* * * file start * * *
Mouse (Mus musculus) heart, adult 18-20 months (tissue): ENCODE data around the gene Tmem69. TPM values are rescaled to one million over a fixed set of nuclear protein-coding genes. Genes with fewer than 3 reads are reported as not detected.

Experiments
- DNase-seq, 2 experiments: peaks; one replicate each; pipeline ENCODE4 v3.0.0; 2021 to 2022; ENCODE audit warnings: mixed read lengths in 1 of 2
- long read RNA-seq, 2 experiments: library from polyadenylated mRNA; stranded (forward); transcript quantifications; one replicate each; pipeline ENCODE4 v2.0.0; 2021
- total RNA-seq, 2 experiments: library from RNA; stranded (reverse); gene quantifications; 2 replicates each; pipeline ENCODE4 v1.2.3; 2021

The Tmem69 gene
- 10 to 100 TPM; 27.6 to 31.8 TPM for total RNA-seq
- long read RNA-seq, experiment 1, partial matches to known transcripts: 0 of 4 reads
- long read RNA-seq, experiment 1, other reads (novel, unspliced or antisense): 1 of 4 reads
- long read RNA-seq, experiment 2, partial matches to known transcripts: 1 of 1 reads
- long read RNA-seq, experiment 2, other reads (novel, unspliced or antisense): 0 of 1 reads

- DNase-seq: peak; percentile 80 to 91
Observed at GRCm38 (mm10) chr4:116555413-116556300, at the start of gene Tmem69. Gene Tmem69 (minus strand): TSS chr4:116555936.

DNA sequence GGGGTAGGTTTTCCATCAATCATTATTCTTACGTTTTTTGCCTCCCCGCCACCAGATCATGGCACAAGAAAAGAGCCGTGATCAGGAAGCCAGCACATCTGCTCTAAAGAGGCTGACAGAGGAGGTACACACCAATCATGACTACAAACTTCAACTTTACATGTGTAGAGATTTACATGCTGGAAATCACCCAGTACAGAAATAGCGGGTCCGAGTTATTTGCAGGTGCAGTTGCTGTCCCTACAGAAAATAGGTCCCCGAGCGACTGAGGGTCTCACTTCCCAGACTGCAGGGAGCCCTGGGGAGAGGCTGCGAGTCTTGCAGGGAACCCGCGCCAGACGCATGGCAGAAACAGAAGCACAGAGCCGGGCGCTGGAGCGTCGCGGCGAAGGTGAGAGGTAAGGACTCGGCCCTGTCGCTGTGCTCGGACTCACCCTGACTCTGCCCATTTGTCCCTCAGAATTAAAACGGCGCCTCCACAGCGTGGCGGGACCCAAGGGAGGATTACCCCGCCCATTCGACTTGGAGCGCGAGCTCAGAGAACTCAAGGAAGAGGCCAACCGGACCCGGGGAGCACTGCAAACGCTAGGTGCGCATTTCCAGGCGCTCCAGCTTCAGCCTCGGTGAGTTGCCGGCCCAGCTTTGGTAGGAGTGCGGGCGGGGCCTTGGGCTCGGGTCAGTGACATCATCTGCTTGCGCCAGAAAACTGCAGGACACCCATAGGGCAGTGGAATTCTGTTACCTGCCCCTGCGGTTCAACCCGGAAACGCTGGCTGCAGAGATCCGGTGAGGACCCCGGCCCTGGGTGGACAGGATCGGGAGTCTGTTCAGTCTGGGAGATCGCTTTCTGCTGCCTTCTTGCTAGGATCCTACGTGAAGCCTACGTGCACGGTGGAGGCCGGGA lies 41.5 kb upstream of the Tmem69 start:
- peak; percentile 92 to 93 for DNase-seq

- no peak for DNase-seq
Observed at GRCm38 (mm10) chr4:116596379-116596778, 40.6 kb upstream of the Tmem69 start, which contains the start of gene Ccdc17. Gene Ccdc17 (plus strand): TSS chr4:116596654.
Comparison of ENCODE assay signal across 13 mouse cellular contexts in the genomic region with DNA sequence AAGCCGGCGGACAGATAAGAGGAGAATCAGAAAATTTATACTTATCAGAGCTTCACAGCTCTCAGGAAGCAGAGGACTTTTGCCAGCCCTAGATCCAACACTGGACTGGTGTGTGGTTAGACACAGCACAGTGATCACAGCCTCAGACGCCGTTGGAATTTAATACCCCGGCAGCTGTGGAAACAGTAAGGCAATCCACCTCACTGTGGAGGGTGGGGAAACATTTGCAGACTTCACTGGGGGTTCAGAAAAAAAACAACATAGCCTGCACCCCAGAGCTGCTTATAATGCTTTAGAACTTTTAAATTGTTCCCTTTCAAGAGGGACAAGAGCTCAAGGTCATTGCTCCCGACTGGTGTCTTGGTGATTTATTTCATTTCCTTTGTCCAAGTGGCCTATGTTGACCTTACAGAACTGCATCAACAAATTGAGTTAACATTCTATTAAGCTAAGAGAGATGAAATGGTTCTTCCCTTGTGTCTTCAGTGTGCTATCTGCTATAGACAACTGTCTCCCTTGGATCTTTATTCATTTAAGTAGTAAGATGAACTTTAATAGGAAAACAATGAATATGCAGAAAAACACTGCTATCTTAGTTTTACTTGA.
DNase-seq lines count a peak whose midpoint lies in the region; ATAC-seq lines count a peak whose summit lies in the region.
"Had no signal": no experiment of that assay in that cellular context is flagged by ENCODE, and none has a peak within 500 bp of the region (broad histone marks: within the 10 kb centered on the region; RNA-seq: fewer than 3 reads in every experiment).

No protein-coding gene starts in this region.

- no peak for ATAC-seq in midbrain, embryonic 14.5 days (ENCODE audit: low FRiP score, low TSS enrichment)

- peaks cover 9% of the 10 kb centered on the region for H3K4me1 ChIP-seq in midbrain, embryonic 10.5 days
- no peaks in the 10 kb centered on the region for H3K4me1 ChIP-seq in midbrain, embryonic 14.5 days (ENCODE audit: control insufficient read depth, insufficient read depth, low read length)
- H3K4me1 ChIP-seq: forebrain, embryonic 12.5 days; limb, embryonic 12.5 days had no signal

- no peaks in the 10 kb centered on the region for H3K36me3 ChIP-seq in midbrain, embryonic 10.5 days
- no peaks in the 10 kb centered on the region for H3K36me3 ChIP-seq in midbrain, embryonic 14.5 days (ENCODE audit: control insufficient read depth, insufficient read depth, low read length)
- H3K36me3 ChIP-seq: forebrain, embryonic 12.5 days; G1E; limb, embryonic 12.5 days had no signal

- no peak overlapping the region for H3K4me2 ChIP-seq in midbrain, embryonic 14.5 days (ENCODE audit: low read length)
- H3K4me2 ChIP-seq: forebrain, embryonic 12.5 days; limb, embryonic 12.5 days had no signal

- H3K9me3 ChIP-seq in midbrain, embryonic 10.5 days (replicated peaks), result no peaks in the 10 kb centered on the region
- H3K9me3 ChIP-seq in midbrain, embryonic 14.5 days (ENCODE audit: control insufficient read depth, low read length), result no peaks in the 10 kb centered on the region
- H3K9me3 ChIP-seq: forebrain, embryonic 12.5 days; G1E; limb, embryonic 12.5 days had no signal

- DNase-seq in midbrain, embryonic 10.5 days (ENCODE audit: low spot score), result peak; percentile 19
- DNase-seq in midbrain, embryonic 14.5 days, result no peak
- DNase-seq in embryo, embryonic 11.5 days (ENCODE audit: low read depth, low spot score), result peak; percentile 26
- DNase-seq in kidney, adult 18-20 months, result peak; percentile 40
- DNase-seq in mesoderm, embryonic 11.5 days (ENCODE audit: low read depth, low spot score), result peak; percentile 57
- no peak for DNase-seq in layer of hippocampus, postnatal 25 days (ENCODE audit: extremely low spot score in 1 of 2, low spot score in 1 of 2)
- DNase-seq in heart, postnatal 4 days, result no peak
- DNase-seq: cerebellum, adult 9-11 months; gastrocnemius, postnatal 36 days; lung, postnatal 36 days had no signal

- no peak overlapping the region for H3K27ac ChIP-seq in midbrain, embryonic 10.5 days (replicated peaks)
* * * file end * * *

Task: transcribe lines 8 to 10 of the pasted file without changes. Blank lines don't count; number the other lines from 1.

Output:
- long read RNA-seq, experiment 1, partial matches to known transcripts: 0 of 4 reads
- long read RNA-seq, experiment 1, other reads (novel, unspliced or antisense): 1 of 4 reads
- long read RNA-seq, experiment 2, partial matches to known transcripts: 1 of 1 reads